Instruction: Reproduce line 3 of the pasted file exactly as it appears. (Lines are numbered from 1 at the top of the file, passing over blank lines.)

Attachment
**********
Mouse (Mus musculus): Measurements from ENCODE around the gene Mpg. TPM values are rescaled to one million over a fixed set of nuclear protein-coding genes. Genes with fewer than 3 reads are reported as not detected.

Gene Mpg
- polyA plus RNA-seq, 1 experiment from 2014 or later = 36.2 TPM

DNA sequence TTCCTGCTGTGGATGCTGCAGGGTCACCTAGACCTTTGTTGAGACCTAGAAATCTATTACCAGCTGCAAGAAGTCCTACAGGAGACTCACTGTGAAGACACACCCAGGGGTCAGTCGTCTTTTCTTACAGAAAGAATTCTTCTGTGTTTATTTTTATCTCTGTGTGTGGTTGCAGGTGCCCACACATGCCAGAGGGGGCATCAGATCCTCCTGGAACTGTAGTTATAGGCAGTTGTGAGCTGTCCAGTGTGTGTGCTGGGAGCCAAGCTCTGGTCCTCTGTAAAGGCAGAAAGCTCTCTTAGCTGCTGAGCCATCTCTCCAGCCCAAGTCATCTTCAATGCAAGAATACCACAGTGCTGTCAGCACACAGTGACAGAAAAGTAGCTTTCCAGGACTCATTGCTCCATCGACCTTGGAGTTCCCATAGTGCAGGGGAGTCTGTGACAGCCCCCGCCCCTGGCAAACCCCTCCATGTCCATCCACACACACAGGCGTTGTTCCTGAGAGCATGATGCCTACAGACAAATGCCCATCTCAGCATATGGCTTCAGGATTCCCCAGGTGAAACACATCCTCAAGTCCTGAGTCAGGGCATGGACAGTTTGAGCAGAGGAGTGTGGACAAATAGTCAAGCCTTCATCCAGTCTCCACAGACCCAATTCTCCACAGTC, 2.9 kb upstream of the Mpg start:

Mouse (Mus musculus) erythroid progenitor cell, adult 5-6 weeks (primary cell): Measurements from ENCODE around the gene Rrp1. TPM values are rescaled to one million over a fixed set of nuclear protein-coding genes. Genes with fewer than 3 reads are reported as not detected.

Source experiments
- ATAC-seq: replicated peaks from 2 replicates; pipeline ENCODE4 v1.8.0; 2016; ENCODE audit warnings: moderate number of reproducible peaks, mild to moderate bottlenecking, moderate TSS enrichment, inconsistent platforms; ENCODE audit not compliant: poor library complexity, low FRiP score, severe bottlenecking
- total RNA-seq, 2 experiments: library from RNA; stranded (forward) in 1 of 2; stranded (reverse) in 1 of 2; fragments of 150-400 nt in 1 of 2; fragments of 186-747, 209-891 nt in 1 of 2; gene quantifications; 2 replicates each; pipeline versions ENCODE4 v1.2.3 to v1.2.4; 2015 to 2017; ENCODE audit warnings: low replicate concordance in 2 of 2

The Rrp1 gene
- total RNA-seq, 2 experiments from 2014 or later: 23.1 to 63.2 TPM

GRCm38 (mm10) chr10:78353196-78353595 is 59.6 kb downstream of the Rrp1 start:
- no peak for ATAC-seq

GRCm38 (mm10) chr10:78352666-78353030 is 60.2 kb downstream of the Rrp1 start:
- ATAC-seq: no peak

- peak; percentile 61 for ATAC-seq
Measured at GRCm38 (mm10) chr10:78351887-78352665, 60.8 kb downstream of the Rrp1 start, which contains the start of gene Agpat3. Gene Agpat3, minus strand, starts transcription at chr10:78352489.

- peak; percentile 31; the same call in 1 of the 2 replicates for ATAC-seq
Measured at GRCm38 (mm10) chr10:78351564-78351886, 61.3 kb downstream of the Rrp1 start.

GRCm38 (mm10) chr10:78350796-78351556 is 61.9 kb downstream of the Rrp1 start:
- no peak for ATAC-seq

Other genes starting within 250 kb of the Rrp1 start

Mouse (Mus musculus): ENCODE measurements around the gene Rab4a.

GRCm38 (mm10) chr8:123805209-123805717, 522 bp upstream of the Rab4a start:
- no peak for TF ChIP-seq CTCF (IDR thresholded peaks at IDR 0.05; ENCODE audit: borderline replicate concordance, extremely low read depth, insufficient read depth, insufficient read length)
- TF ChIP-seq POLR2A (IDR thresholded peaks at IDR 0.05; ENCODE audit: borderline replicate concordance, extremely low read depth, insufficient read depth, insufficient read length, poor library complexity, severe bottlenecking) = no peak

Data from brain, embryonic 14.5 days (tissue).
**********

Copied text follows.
- polyA plus RNA-seq, 1 experiment from 2014 or later = 36.2 TPM